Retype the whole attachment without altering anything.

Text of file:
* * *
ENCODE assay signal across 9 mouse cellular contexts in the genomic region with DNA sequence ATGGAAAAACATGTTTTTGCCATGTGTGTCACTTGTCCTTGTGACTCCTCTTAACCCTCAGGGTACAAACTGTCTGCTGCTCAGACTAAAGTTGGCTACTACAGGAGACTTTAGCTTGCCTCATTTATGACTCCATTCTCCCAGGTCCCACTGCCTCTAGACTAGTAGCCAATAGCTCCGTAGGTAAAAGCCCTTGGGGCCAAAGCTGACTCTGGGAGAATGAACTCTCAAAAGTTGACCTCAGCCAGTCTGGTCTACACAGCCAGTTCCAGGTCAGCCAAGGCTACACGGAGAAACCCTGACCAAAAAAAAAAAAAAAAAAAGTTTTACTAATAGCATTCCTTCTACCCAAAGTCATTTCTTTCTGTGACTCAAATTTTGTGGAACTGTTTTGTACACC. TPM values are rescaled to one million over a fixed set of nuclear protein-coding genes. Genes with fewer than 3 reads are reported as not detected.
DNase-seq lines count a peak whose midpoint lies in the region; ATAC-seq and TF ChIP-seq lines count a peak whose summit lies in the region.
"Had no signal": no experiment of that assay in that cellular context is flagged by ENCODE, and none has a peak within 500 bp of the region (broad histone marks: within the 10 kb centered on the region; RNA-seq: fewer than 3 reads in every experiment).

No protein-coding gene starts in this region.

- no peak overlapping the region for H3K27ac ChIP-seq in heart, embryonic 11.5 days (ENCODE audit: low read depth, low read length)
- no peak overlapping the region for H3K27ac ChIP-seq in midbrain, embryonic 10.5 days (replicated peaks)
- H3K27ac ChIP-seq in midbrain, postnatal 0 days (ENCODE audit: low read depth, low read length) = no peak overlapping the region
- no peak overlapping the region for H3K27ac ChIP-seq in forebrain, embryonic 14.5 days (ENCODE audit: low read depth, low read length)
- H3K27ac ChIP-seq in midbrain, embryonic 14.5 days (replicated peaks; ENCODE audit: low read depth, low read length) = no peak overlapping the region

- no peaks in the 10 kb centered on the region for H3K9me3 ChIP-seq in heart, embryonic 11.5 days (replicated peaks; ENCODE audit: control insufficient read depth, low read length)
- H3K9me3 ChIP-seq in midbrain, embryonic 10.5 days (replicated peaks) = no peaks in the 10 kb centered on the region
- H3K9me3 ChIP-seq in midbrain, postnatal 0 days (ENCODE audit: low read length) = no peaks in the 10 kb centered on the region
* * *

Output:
ENCODE assay signal across 9 mouse cellular contexts in the genomic region with DNA sequence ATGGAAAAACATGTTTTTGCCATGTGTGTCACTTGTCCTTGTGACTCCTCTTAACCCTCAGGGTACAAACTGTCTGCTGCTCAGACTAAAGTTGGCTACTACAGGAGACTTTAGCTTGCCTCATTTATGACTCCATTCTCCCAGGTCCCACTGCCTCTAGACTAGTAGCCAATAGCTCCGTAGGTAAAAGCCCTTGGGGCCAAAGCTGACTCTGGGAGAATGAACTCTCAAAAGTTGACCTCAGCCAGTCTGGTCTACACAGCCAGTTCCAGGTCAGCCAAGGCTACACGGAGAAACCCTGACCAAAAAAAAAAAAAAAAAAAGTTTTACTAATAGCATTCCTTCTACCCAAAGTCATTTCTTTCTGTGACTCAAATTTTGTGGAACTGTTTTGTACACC. TPM values are rescaled to one million over a fixed set of nuclear protein-coding genes. Genes with fewer than 3 reads are reported as not detected.
DNase-seq lines count a peak whose midpoint lies in the region; ATAC-seq and TF ChIP-seq lines count a peak whose summit lies in the region.
"Had no signal": no experiment of that assay in that cellular context is flagged by ENCODE, and none has a peak within 500 bp of the region (broad histone marks: within the 10 kb centered on the region; RNA-seq: fewer than 3 reads in every experiment).

No protein-coding gene starts in this region.

- no peak overlapping the region for H3K27ac ChIP-seq in heart, embryonic 11.5 days (ENCODE audit: low read depth, low read length)
- no peak overlapping the region for H3K27ac ChIP-seq in midbrain, embryonic 10.5 days (replicated peaks)
- H3K27ac ChIP-seq in midbrain, postnatal 0 days (ENCODE audit: low read depth, low read length) = no peak overlapping the region
- no peak overlapping the region for H3K27ac ChIP-seq in forebrain, embryonic 14.5 days (ENCODE audit: low read depth, low read length)
- H3K27ac ChIP-seq in midbrain, embryonic 14.5 days (replicated peaks; ENCODE audit: low read depth, low read length) = no peak overlapping the region

- no peaks in the 10 kb centered on the region for H3K9me3 ChIP-seq in heart, embryonic 11.5 days (replicated peaks; ENCODE audit: control insufficient read depth, low read length)
- H3K9me3 ChIP-seq in midbrain, embryonic 10.5 days (replicated peaks) = no peaks in the 10 kb centered on the region
- H3K9me3 ChIP-seq in midbrain, postnatal 0 days (ENCODE audit: low read length) = no peaks in the 10 kb centered on the region